As part of Castle Drogo’s restoration project a new set of installations have been put up in the Teign Valley called Teign Spirits. The modern photographs give a sense of the history of the Valley along with an insight into the Drewe family. In total there are 10 photographs created by Mike Smallcombe a Devon artist who works in London. Here are four of the works.
Just up the River Teign from Fingle Bridge is the charcoal maker hung high along the riverside path
Detail illustrating the life and times of the charcoal maker – this used to be a major industry in the valley
To the right of the path near Fingle Bridge is a photo depicting the aftermath of the fire at the nearby Fingle Mill – the miller’s wife and children have just escaped the fire. The ruins of the Mill can still be seen near to Fingle Bridge on the way to Fingle Woods
By the salmon pool by the weir is a photograph of the Venetian chandelier purchased by the Drewes whilst on their honeymoon – it has been photographed in the formal gardens so as to ‘blend the inside and outside’.
On an island near the weir is a photograph depicting Blackenstone Quarry where much of the stone for Drogo was quarried. The photo shows the daughter of a quarryman bringing him his lunch.
Another installation near the turbine house shows Julius Drewe salmon fishing. This is not one of Mike’s pieces but has been produced as part of the restoration project. On a good clear day you can see this piece from the Castle
The Iron Bridge over the salmon pool – a classic turning point on a Teign Valley walk.
There are 6 other Smallcombe photos on the Drogo Estate – for full details and a map visit the Drogo Visitor Centre. Well worth a visit – great photos and a great walk.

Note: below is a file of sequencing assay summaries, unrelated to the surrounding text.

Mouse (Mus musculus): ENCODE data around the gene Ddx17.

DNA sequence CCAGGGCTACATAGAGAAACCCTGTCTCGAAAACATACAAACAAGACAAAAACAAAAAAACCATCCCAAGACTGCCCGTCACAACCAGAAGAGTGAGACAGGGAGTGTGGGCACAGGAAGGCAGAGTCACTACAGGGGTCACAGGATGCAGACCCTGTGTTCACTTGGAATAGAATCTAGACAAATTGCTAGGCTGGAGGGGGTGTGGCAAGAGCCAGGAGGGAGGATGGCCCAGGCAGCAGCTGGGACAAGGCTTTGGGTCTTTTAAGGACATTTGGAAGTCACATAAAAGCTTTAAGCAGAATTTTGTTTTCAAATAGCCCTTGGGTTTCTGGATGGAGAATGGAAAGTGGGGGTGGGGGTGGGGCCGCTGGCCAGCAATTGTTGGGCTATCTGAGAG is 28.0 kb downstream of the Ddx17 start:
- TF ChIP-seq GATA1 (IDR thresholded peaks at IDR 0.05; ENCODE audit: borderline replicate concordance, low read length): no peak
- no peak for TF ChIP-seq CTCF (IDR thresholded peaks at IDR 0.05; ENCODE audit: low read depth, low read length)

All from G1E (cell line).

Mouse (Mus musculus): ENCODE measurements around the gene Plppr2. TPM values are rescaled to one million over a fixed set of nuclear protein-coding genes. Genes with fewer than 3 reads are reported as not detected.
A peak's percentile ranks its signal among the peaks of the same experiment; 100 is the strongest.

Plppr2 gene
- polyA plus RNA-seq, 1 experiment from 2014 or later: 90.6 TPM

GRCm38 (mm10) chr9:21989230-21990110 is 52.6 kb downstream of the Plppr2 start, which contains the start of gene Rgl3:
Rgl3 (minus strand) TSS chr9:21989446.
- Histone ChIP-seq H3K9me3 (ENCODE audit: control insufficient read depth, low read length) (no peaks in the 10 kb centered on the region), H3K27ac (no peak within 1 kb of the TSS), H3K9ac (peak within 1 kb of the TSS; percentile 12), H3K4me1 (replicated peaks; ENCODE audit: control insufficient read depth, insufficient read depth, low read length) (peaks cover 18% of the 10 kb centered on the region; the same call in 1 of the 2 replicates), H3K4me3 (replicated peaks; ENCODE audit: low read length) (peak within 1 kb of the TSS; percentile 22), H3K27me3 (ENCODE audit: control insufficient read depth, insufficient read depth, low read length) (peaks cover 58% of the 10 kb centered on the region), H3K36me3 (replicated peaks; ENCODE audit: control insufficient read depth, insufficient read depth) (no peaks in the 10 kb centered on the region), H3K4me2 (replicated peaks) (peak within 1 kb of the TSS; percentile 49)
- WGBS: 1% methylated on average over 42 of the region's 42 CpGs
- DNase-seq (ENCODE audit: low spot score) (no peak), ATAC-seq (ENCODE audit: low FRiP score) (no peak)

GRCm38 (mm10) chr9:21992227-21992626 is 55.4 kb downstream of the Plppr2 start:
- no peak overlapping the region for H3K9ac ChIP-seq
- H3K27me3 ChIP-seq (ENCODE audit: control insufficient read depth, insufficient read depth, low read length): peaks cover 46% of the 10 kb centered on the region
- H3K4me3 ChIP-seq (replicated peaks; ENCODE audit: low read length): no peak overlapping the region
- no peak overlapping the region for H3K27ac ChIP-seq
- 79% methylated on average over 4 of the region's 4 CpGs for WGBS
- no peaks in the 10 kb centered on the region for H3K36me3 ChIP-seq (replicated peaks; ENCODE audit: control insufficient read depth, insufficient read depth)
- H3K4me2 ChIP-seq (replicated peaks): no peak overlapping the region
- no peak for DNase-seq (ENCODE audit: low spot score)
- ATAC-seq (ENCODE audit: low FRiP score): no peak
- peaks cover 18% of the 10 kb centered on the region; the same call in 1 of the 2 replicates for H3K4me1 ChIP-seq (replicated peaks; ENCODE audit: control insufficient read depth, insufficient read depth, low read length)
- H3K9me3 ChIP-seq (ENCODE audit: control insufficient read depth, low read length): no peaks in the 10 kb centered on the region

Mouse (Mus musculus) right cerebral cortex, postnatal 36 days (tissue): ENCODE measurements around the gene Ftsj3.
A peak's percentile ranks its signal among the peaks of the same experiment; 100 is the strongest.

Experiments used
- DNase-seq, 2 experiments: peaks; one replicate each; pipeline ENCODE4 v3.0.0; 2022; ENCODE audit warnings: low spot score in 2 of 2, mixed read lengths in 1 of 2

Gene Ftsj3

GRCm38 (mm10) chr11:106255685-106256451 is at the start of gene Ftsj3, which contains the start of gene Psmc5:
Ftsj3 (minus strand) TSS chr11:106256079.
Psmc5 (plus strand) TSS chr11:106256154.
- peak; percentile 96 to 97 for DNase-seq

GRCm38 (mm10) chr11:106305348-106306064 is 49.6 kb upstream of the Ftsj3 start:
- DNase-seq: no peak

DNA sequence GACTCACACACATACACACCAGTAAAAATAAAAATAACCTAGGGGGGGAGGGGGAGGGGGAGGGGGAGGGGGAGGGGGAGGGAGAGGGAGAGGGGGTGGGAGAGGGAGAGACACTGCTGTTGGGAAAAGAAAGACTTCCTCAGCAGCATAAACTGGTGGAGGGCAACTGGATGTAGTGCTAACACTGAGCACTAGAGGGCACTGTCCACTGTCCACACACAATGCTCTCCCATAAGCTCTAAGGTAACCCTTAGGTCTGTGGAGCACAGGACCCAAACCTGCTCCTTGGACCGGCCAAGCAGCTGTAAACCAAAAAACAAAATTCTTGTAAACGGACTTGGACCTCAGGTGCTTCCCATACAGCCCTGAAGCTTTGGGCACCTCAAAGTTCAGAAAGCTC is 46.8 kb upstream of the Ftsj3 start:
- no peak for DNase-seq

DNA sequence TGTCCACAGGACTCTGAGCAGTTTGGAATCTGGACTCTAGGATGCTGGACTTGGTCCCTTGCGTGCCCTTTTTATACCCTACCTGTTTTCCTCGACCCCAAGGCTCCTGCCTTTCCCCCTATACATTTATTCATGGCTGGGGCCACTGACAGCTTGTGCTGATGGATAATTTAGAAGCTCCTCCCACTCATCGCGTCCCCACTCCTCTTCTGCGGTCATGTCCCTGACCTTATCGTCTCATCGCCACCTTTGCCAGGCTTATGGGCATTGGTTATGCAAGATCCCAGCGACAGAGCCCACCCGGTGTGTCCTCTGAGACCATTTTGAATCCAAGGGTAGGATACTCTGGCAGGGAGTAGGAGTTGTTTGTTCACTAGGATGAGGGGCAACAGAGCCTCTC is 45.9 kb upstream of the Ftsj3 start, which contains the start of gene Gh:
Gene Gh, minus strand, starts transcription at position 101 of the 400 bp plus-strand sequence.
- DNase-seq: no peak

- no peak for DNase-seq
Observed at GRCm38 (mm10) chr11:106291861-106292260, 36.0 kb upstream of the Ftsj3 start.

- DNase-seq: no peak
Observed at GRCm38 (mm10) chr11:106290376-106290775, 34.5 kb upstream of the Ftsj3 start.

It was the Chagford Show yesterday – in my view the best country show in Devon! Here are some pictures I took.
I walked in from Whiddon Farm and crossed the Teign at Mr. Drewe’s Pool.
There are lots of walks in the area
The National Trust and the Woodland Trust sponsored the main area to highlight our work at Fingle Woods
This is Dylan one of our Rangers in the Teign Valley on a shaving horse
Tom, Teign Valley Ranger and Paula, Community Engagement Officer in costume on the Castle Drogo stand
A charcoal kiln – part of the NT’s ‘stall’
Demonstrating old country woodland crafts
The Woodland Trust were at the show too
Matthew Cole one of our Commoners from the Plym Valley exhibiting his Dartmoor white faced sheep
A lovely Dartmoor white faced ram
Judging the Dartmoor grey faced sheep
The show ground sits under the looming presence of Castle Drogo – under going its restoration – remember it is still open – so you can visit and see the restoration work
A great day out – Dartmoor at its best
A new exhibition has started at the DNPA’s Princetown Visitor Centre entitled ‘Dartmoor life in the the First World War’. The exhibition has been put together by the Dartmoor Trust – rather than talking about the battles in France and Belgium the exhibition describes what impact the war had on Dartmoor – how farming changed, where hospitals were set up, conscientious objectors etc.
Princetown’s Visitor Centre
Kitchener calling you in
A number of panels make up the exhibition
There is a panel on the impact of the War on the building of Castle Drogo
A bit also on the role people in Widecombe played collecting moss to treat wounds – the shell is outside the NT’s Church House